Below where the cantilevers of the new structures meet old buildings, Hassell and OMA have landscaped a large sheltered plaza.

Named the City Room, this space is the museum’s centrepiece and will be open for public events and activities hosted by the museum and other institutions in Perth Cultural Centre.

The museum’s name features the words Boola Bardip, which means “many stories” in Noongar—a First Nations language of the Noongar community in Western Australia. 

The name was selected in collaboration with the WA Museum Aboriginal Advisory Committee and the museum’s Whadjuk Content Working Group to pay homage to the heritage of Australia’s First Nations.



271 Spring Street, Melbourne 



Industry superfund-backed developer and investor ISPT’s 271 Spring Street in central Melbourne weaves together office spaces with historic and contemporary architecture within the context of a highly successful urban precinct.

The 16-storey, 15,600sq m boutique office building was completed in 2019 and is now tenanted by Australian Unity on a 15-year term.

The tower, designed by Arup and John Wardle Architects and constructed by Probuild, combines impressive heritage elements with modern end-of-trip facilities, flexible function spaces and a rooftop terrace with views over north and east Melbourne.

Two existing buildings—the Church of England’s Mission Hall built between 1894 and 1913, and the Elms Hotel, built in 1924—were preserved and celebrated with both buildings now connected via a dynamic entryway on Spring Street. 

An existing building between the heritage buildings was demolished and replaced with a double-storey entry.

During construction, the building had to navigate both existing heritage buildings, as well as an underground substation, two electrical easements and two double-stacked City Loop rail tunnels beneath the site. 

The project included the use of a steel structural frame, reducing the building’s weight, and a creative approach to foundation design, minimising the building footprint, excavation zone and pile depths.

The 6-Star Green Star building features a large solar PV panel array of 70kW on the roof to reduce energy consumption and operational expenditure as well as lower carbon emissions—an estimated 500 metric tonnes a year.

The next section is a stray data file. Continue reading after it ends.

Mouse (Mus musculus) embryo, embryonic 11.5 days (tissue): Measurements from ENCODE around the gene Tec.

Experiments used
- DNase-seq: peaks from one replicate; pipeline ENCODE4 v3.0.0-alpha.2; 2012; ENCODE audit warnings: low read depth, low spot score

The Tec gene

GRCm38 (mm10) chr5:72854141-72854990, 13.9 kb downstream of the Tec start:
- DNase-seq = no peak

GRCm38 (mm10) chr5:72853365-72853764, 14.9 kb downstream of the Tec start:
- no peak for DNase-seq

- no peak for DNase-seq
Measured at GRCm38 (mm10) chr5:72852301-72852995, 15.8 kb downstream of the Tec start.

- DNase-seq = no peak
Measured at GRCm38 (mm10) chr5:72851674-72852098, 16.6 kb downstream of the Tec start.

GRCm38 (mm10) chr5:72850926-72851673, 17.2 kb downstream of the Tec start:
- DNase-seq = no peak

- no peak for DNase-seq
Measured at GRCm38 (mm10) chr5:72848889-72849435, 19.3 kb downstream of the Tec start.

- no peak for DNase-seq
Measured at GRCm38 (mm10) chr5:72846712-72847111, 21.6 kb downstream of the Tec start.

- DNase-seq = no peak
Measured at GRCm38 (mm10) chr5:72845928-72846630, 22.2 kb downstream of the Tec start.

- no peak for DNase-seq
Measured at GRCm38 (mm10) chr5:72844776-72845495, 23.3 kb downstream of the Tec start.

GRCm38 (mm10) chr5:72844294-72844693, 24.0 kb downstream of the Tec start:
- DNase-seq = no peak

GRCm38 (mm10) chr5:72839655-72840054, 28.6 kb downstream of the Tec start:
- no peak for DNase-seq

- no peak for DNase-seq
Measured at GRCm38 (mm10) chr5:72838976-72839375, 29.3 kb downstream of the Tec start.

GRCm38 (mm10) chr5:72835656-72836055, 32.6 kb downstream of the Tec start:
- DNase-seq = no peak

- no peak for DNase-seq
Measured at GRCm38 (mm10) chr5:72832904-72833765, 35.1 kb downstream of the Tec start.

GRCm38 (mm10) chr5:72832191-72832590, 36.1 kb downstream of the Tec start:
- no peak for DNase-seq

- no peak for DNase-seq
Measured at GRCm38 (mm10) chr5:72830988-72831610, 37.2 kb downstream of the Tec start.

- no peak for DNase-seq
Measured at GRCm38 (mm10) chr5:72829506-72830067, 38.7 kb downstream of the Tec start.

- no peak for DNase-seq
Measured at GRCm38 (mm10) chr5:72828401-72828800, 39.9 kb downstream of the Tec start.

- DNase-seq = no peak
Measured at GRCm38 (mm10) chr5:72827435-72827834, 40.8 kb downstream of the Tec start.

The Lonsdale precinct was first anchored by Casselden in the 2 Lonsdale Street building acquired by ISPT in 1999. 

The precinct was then doubled in size with ISPT’s development of 50 Lonsdale Street and Madame Brussels Lane, the retail heart of the precinct in 2006.



Locomotive Workshop, Sydney



Mirvac’s $450-million heritage conversion of the Locomotive Workshop in Eveleigh encompasses 31,000sq m of A-grade infill office and bespoke retail space.

It is part of the 14ha Australian Technology Park precinct on the edge of Redfern—just 5km south of Sydney’s central business district and a short walk to Redfern train station.

The development, completed in 2021, comprises a two-storey sandstone and brick structure and has heritage features including cast iron columns, wrought iron trusses and heritage artefacts.

Sissons Architects were engaged by Mirvac as lead architects to undertake the project.

The practice collaborated closely with Buchan for the retail interiors and heritage specialists Curio Projects to ensure the integrity of the building’s heritage features. The project was documented by Mirvac Design.

The 135-year-old workshop was of high heritage significance prior to its redevelopment and as such Mirvac was encouraged to preserve and celebrate the building’s existing fabric, collections and blacksmith activity and has since created an industry-leading example of adaptive reuse and heritage interpretation.

Artefacts such as the Davy Press will be preserved, showcased and integrated into the design of the building. Tours of the historical space will be conducted.